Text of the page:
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Idealizing Transference

Diamond Approach

Glossary of Spiritual Wisdom

From the teachings of A.H. Almaas

What is Idealizing Transference?

Diamond Approach Teachings About: Idealizing Transference

Idealizing the Teacher

While both mirroring and idealizing transference intensify when a student begins working on identification with the ego self-identity—the shell, for normal personality structures the idealizing transference usually predominates at the beginning. Students with narcissistic structures tend to manifest the mirroring transference early in the process. The student who is dealing with narcissism tends to relate to his teacher and to significant others in his life like a child does when it is developmentally normal to need an idealized self-object: “Since all bliss and power now reside in the idealized object, the child feels empty and powerless when he is separated from it and he attempts, therefore, to maintain a continuous union with it.” (Kohut, 1971, p. 37) The student believes, at least unconsciously but often consciously, that his teacher possesses perfection and greatness. This perception is based not on reality but on his own narcissistic needs. He does not question this image of his teacher, believing it to be true, and feels blessed and fortunate to have such an extraordinary teacher. He cannot help but adore his teacher, believing him to be the best thing that has ever appeared on the earth. His mind might be somewhat incredulous of the intensity of his love and admiration, but his feelings are completely convincing.

Idealizing Transference Seen as a Defense Against Underlying Emptiness

We find, then, that the state of lack of support is the psychological recognition of an existential emptiness, a deficient state experienced phenomenologically as nothingness, or vacuity. Retracing our steps, we can see that the breakdown of the idealizing transference produces a state of deficient emptiness, with a sense of lack of support. It is our experience that fully experiencing this emptiness is necessary to resolve the need for idealized self-objects. Self psychology and object relations theory explain this emptiness as the absence or loss of a psychic structure, or as a consequence of the loss of a certain object relation. We find this explanation only partly accurate. It is true that when a certain object relation (in this case the idealizing transference) or a psychic structure (in this case the structure related to ideals or to the superego) is lost, this emptiness usually arises. However, this does not mean that the emptiness is necessarily the absence of this object relation or of the psychic structure. An alternative explanation would be that the loss of the object relation and/or psychic structure merely reveals an underlying emptiness. Our perception is that the idealizing transference functions to support the sense of self, but does so by veiling this underlying emptiness. Thus, the idealizing transference is a defense against this underlying emptiness.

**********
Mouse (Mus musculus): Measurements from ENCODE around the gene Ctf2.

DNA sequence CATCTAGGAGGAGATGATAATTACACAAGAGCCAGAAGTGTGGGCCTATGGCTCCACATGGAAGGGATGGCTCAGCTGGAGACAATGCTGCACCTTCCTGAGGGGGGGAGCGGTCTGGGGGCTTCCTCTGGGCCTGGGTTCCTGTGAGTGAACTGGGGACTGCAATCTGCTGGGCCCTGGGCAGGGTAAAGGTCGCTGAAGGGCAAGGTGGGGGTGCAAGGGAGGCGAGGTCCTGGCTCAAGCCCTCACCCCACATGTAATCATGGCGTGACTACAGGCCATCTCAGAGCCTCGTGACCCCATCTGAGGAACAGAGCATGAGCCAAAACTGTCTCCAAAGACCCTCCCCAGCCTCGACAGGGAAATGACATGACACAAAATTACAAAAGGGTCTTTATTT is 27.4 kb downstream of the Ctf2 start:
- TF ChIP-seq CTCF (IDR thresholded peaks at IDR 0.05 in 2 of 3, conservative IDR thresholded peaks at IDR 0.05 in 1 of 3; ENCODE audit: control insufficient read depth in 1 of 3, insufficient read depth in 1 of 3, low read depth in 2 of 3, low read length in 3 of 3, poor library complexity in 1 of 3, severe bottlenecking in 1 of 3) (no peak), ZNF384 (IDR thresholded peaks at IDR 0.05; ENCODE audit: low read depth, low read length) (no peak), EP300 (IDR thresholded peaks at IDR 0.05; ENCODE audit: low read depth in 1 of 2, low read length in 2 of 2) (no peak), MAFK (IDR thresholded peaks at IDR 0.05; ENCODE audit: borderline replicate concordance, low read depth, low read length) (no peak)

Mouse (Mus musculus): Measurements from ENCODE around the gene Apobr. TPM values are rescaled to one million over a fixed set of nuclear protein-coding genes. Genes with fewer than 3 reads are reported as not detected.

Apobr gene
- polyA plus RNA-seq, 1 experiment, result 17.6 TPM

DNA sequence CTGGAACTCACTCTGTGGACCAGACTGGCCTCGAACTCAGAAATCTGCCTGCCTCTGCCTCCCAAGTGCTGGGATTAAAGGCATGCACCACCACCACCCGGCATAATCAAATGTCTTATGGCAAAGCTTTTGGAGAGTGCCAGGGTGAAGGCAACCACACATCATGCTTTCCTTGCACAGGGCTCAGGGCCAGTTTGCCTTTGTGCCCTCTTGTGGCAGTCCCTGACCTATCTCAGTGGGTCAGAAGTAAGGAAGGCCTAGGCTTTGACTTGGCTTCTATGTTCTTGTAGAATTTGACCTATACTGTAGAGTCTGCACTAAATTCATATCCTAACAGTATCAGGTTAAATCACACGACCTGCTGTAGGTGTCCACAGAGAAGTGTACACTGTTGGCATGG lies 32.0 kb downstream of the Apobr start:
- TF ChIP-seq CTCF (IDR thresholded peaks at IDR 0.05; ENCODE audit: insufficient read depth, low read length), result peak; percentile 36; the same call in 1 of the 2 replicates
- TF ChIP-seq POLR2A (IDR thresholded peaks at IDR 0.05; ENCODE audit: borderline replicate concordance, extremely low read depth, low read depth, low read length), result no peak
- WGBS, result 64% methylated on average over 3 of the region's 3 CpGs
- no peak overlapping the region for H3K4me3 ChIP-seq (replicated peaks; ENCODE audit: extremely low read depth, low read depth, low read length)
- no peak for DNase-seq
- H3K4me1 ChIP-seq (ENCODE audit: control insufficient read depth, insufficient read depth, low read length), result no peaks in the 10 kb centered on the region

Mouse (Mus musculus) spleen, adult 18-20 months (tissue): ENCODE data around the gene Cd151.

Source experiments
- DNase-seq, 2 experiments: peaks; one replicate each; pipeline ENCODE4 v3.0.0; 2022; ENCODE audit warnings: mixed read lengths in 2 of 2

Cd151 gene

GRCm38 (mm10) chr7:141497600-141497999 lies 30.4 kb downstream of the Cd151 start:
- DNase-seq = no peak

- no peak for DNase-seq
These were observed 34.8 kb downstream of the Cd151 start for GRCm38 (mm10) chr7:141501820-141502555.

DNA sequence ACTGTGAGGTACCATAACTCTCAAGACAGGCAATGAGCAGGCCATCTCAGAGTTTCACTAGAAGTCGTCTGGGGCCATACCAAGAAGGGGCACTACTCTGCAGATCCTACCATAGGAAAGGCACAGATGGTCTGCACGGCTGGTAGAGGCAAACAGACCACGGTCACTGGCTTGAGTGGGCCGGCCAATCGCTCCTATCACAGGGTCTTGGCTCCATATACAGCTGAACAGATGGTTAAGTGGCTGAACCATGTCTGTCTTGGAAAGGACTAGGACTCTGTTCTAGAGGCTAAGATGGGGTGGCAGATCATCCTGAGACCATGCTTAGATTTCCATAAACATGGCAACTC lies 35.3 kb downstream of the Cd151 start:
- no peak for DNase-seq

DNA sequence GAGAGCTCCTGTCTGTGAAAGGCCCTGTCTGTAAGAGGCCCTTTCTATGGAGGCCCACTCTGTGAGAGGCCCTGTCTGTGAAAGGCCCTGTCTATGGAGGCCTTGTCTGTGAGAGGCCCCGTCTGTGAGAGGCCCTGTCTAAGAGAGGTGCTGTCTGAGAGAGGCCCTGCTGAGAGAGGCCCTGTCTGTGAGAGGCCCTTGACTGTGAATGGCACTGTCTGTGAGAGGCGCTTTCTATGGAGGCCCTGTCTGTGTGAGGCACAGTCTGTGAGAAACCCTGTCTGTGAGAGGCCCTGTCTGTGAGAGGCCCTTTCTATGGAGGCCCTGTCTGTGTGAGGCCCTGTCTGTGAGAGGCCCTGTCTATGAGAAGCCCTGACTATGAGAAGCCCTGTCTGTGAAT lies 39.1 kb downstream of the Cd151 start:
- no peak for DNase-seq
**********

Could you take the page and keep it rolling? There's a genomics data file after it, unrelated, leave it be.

Purpose of Idealization

Our view parallels that of the Jungian analyst, Schwartz-Salant, who thinks that idealization can have a primarily defensive purpose, blocking painful or threatening feelings, "...or else it can represent the healthy mobilization of the positive Self in the form of projection: one's own better or potential qualities are transferred to another and experienced as a characteristic of that person."

The Idealizing Transference is the Primary Object Relation that the Self Utilizes for Support

As we begin to understand this perspective, we may learn that one’s helplessness is based on a delusion: the belief that there is something we need to do in order to be ourselves and the resulting conviction that we can know what it is. This is one of the basic delusions of the ego life of the self. It is inherent in narcissism that we will attempt to do things to support our sense of identity. So the self is always engaged in inner activities of remembering, imaging, identifying, repressing, projecting, idealizing, and various self-manipulations to shore up our insecure sense of identity. We observe this in the inner psychological activity of the bipolar self, the tension arc of Kohut, and its underlying ego activity, which is actually needed to support the normal identity. The issue of real support emerges clearly only after we have penetrated the various external manifestations of this ego activity, and have experienced essential presence directly and immediately. The experience of essential presence functions naturally to expose these psychological activities. And since the idealizing transference is the primary object relation that the self utilizes for support, it becomes the most important area to explore in order to uncover the true state of support and the accompanying wisdom of nondoing.

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